In the past, the Olympics have generated a significant amount of pollution and waste. Now this environmental challenge falls on PyeongChang. On February 9, the world will turn its eyes to the South Korean city as it hosts the 2018 Winter Olympics.
The PyeongChang Organizing Committee for the 2018 Olympic and Paralympic Winter Games (POCOG) has been working to make this event fall in line with the expectations of the International Olympic Committee (IOC). In the process, the POCOG will aim to make the games environmentally friendly at all stages before during and after the events. The overarching goal is to make the games responsible for their carbon emissions and in the process release zero emissions.
To make sure the event is as sustainable as possible, the POCOG implemented an array of renewable energy initiatives. To begin with, six of the newly constructed competition venues will run off of solar or geothermal power. Many of the venues were certified as green buildings since they met the G-SEED criteria. G-SEED is the Korean equivalent of LEED.
Even the building sites were chosen with care. The Gangneung Olympic Park was transformed from a landfill site into a sports park. The POCOG Director General of Environment, Rhyu Teachul said, “Since we won the bid to host the Games, sustainability and the environment have been at the heart of our plans and procedures. Our venues and infrastructure have all been completed to the necessary standards and we will continue to focus on our sustainability goals throughout the Games and beyond to leave the legacy that the Games deserves.”
While outdoor athletes don’t always consider strong winds to be an advantage, it is for the committee. The additional wind farms that were erected in the area after the city won the bid to host the Olympics will generate more energy than the event will need.
POCOG also thought about green transportation and has a fleet of 300 electric vehicles. In an effort to encourage others to embrace electric cars in PyeongChang, POCOG has built a charging infrastructure in the city. For mass transit, POCOG worked with the Korean government to help bring the high-speed rail which will be able to transport many attendees and help reduce pollution from cars. Apart from buildings and transportation, the organizers will implement basics environmental steps like a recycling infrastructure.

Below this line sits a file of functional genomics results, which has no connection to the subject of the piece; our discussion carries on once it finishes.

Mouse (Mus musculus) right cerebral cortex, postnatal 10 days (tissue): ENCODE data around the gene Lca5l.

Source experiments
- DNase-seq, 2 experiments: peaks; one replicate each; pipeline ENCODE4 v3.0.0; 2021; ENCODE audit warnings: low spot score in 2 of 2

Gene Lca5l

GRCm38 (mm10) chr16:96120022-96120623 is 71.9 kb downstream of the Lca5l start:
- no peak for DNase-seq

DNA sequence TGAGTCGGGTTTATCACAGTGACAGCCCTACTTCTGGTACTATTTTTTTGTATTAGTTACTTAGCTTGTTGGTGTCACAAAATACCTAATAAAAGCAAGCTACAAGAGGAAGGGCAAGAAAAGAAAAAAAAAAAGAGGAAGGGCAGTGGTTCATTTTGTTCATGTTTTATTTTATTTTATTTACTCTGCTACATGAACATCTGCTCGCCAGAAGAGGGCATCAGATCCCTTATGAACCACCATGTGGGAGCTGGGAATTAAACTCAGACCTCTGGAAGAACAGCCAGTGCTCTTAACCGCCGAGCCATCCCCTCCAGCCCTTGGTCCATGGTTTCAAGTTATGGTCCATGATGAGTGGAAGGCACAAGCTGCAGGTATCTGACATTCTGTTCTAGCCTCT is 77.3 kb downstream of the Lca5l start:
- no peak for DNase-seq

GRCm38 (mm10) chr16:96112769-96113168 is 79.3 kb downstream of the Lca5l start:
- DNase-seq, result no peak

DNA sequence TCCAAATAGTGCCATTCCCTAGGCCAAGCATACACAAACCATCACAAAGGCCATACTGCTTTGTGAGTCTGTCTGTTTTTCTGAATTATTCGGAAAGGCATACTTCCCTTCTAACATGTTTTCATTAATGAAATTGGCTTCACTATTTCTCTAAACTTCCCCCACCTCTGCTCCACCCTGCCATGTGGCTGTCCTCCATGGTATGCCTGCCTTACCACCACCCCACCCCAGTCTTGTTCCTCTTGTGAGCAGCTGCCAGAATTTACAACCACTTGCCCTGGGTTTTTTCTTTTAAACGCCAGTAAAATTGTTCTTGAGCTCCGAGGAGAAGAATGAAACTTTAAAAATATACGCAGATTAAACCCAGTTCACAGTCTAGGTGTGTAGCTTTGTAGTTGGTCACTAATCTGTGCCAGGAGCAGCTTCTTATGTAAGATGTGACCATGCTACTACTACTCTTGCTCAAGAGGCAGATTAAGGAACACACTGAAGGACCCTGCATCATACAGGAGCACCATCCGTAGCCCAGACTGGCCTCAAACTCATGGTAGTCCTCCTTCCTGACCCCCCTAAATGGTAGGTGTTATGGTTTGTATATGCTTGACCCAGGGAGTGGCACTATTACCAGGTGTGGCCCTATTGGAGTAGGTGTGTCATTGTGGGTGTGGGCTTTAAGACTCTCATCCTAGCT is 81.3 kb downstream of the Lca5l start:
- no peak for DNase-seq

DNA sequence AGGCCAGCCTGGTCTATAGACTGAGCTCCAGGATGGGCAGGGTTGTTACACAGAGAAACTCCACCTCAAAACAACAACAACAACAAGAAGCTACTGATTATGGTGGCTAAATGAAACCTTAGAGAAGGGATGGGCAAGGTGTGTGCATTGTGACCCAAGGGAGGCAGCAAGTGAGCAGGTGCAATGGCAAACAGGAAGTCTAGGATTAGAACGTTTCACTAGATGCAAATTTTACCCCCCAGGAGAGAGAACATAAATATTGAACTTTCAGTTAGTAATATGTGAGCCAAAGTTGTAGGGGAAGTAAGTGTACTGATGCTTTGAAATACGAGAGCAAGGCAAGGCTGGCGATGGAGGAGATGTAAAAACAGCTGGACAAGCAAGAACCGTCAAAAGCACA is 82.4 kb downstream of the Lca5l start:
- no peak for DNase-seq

Only 55 days left till the Olympic Winter Games #PyeongChang2018! In #PyeongChang you can find the Olympic rings on the street, which lead pedestrians to the Olympic host cities! #2018평창 동계올림픽 개막일까지 55일 남았습니다. 아스팔트에 오륜기가 그려져있는 신기한 모습, #평창 에서 직접 확인하실 수 있습니다. _________ #Olympics #PyeongChang #Paralympics #55daystogo #asphalt #paint #55 #days #go #city #Gangneung #올림픽 #패럴림픽 #평창 #동계올림픽 #55일 #아스팔트 #강릉
To show their dedication to the environment, the POCOG is trying to be as transparent as possible in everything they do. Everything from air to water quality has been published and made openly available on their website.
The IOC has been working on environmental sustainability for many years and is focused on creating a lasting positive impact. Thomas Bach, the president of the OIC, suggests that it will take a group effort to ensure that the sustainability strategy for the Olympics is effective, saying, “As the role and relevance of sport in today’s society continues to grow, we know that we can only make progress in cooperation and partnership with others. This is why I call on all stakeholders to join with us and work together to build a better, more sustainable world through sport.”
The Olympics officially kick off after the opening ceremony on February 8th. Fans can watch the games on NBC until they conclude on February 25th after the closing ceremony.
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